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Addendum to Asteroids -> Asteroids Deluxe conversion

Ray Ghanbari

NOTE: you are responsible for what you do, not the author or anyone else. Do not attempt the following conversion unless you know what you're doing and are willing to take responsibility for the results. 'Nuff said.

Once you rig up your adapter and start playing, you may notice that the sound is heavily distorted. Fret not, this does not mean that the game is melting down! Asteroids (and other Atari vector games) use an auxillarly board to provide regulated power, and to provide amplification for sound. The Audio/Regulator board in Asteroids Deluxe was the Audio/Regulator I board (A/R I), while Asteroids had a plain old Audio/Regulator board (A/R)

If you look at the schematics, the only difference seems to be that the A/R board had additional circuitry to support an Audio Disable signal. Since this pin is always grounded in the traditional Asteroids harness, this part of the circuit is never used. I guess the engineers at Atari decided Audio Disable was no longer necessary, so they removed it from the A/R I board, and subsequently, the Audio/Regulator II (A/R II) board that was used in Battlezone and Red Baron (among others)

(As an aside, does anybody know if Lunar Lander used the Audio Disable signal?)

Unfortunately, when the Audio Disable circuitry was replaced, the resistor network between the two audio inputs and the audio amplifiers changed, changing the signal amplitude seen by the audio amps. As a result, using the A/R board with Asteroids Deluxe results in the amplified signal being clipped, leading to the heavy distortion that you hear.

There are two ways to fix the problem. The first (and easiest) is to replace your A/R board with a A/R I board, or preferably, an A/R II board. The reason to opt for the A/R II board is that the A/R II board added support for additional voltage levels, which you will need if you want to play Battlezone and Red Baron in the same cabinet. Apparently, there are different versions of the A/R II board available, which are configured to supply different voltages. Again, if you have a choice, try to find one that provides -5V (7905 voltage regulator), +12V (7812 voltage regulator), and the standard (?) +22V and -22V (unregulated). These are the additional voltages that are needed by Battlezone. These voltages are segregated on a seperate connector on the A/R II board, and hence should not require any changes to you wiring harness (the rest of the board seems to be pin compatible with the A/R board, but you should double ckeck this)

NOTE: Before you risk your electronics, _ALWAYS_ check the line levels on the reegulator board, make sure they match the schematics and your wiring harness. When you finish, repeat the procedure just to be sure.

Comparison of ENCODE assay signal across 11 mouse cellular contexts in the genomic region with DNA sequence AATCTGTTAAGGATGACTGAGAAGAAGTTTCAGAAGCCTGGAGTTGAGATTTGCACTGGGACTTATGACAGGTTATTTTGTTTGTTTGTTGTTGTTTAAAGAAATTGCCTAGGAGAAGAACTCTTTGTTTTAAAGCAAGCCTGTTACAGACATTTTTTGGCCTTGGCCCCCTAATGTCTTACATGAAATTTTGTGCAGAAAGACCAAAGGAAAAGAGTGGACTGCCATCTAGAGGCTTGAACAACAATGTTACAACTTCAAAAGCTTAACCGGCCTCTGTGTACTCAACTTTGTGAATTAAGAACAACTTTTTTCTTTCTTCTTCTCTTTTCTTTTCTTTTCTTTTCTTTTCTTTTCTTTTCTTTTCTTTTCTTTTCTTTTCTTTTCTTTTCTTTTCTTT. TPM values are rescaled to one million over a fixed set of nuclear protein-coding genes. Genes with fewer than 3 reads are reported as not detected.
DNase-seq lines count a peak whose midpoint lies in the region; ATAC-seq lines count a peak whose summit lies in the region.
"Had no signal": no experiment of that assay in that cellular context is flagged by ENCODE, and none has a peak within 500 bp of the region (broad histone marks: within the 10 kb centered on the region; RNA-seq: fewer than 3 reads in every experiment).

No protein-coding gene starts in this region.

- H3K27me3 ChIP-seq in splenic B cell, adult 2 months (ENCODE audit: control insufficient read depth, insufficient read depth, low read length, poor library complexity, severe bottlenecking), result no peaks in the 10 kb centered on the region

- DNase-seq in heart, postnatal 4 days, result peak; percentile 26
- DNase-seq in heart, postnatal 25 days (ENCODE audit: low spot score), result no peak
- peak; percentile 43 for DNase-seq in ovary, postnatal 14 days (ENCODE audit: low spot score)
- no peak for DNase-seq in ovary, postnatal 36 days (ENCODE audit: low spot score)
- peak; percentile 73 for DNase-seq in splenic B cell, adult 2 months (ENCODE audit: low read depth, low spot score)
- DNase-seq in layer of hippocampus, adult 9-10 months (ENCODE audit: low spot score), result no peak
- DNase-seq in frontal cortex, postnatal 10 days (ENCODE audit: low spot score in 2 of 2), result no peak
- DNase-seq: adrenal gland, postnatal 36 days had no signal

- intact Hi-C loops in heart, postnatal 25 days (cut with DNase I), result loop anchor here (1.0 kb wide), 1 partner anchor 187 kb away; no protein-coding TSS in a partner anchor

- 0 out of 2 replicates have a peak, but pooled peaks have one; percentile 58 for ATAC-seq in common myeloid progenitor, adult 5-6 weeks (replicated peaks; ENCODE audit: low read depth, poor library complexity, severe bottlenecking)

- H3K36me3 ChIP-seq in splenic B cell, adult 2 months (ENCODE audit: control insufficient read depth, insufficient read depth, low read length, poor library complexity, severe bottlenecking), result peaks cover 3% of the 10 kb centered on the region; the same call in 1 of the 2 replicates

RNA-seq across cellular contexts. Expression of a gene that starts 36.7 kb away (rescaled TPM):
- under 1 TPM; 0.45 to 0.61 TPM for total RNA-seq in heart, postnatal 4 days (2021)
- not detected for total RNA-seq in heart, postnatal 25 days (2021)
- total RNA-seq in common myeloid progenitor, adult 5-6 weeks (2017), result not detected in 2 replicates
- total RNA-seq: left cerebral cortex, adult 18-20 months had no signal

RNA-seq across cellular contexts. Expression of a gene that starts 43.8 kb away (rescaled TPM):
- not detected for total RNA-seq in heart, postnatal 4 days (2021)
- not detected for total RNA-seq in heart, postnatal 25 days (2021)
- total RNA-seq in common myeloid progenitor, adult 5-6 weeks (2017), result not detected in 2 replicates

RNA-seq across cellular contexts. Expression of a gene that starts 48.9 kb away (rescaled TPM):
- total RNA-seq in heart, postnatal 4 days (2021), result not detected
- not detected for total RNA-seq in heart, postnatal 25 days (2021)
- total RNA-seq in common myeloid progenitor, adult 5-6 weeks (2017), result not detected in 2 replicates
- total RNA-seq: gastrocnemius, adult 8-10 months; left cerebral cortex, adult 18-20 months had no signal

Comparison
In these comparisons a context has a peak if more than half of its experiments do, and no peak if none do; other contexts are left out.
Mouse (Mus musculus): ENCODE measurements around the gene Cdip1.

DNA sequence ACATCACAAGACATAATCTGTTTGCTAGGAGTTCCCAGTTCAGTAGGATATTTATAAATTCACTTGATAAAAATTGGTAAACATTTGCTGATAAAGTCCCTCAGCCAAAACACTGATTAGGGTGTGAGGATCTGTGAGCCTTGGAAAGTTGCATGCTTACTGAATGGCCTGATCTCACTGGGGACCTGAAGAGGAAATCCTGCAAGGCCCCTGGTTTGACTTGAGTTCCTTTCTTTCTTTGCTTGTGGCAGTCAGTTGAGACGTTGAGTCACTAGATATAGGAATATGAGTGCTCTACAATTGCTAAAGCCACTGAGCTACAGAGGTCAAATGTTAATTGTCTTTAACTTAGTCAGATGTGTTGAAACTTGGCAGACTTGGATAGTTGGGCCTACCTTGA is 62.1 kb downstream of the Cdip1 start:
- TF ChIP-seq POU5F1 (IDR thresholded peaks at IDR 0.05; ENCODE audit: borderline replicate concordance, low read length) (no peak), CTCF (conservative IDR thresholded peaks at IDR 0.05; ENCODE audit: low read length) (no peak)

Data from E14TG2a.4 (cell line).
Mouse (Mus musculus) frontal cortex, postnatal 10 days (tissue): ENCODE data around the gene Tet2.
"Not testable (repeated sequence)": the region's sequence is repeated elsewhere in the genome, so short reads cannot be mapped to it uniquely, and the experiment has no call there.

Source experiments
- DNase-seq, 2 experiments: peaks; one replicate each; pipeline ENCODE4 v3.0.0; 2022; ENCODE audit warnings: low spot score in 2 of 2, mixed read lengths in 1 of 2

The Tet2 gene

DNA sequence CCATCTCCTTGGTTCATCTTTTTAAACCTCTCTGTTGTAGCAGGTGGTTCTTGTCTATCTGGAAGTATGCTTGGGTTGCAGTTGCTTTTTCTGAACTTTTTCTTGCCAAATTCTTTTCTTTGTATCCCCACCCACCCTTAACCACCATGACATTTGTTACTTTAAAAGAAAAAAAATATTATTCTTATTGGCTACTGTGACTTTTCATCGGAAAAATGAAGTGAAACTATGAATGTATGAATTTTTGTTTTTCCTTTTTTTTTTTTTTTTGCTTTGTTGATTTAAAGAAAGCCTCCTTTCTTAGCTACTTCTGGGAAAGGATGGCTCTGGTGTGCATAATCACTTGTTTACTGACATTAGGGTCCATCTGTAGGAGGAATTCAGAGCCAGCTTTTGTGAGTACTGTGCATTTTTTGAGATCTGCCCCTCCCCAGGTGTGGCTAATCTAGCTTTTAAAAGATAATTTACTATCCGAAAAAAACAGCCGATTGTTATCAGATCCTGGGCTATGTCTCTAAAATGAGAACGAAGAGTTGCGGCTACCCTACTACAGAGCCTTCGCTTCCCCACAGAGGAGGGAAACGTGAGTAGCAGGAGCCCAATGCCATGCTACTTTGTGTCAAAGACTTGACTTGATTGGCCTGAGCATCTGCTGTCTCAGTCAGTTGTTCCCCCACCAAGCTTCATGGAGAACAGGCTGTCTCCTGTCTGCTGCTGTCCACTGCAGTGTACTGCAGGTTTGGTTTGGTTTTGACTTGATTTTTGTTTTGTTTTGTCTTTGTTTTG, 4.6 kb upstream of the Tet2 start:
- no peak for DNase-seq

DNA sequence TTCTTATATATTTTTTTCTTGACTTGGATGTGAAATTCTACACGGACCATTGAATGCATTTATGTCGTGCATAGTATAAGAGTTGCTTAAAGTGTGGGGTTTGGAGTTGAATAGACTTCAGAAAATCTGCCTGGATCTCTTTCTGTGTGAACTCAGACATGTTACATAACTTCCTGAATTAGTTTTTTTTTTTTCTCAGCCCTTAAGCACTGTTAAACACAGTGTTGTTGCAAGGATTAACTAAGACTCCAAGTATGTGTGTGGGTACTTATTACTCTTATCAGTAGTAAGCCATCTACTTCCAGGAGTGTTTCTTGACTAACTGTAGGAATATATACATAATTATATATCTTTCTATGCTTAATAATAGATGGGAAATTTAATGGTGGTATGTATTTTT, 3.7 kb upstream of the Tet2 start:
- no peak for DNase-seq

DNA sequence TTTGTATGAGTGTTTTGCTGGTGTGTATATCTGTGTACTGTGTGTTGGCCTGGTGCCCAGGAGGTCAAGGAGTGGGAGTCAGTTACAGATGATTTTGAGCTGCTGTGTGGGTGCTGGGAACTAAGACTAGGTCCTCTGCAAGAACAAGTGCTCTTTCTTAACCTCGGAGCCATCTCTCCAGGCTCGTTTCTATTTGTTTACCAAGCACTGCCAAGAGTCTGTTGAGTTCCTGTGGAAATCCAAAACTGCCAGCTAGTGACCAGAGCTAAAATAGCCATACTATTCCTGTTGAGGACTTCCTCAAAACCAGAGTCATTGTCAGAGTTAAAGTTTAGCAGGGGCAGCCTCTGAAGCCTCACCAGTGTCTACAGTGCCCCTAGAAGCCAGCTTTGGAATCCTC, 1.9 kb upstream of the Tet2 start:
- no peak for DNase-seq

If you do not have access to a ready supply of A/R II boards, then it is fairly simple to modify the audio amplification portion of the A/R board. You will need the following:

2 1k Ohm 1/4W resistors
2 0.22 uF ceramic disc capacitors (25V)

First, locate C6 and C15. These are 10uF electrolytic capacitors. If you do not have the schematics handy, follow the traces on the board. Audio 1 comes into pin 9 on connector J7, goes through a 10k Ohm resistor, then connects to the "+" side of C6. Audio 2 comes into pin 8, then into a different 10k Ohm resistor, then goes into the "+" side of C15.

Once you locate C6 and C15, replace them with the 0.22uF disc capacitors (orientation doesn't matter with ceramic caps)

Next find transistor Q4 and Q6. These are 2N3904's, and are used in the audio disable circuitry. Again, if you don't have schematics, keep following the traces. One leg of Q4 is connected to the "-" side of C6, and one leg of Q6 is connected to the "-" side of C15. Remove these transistors (note that this will make the audio disable circuitry ineffective)

You now need to add the 1k resistors. Here is what the final circuit should look like (Audio 2 has the same topology as Audio 1):

                            0.22 uF
               10k        + |  |
 Audio 1 ---\/\/\/\/---|----|  |---------[...rest of the circuit...]
(J7 pin 9)             |    |  |
	               /  1k

What I did was solder one leg of the 1k resistor to the ground terminal of Q4 (it has a square pad instead of a round pad) and soldered the other end to the lead on the "+" side of the 0.22uF cap. Do this for both audio inputs. For one of the audio inputs, the resistor and cap are close enough that you can connect them directly. For the other, I had to use a length of insulated wire to bridge the components together (double check that nothing is shorting!)

Reconnect the board, and the distortion should be gone...

(Note, as a side effect, the volume level on Asteroids will be lower than the volume level on Asteroids Deluxe, but that's what the volume control is for ;-)


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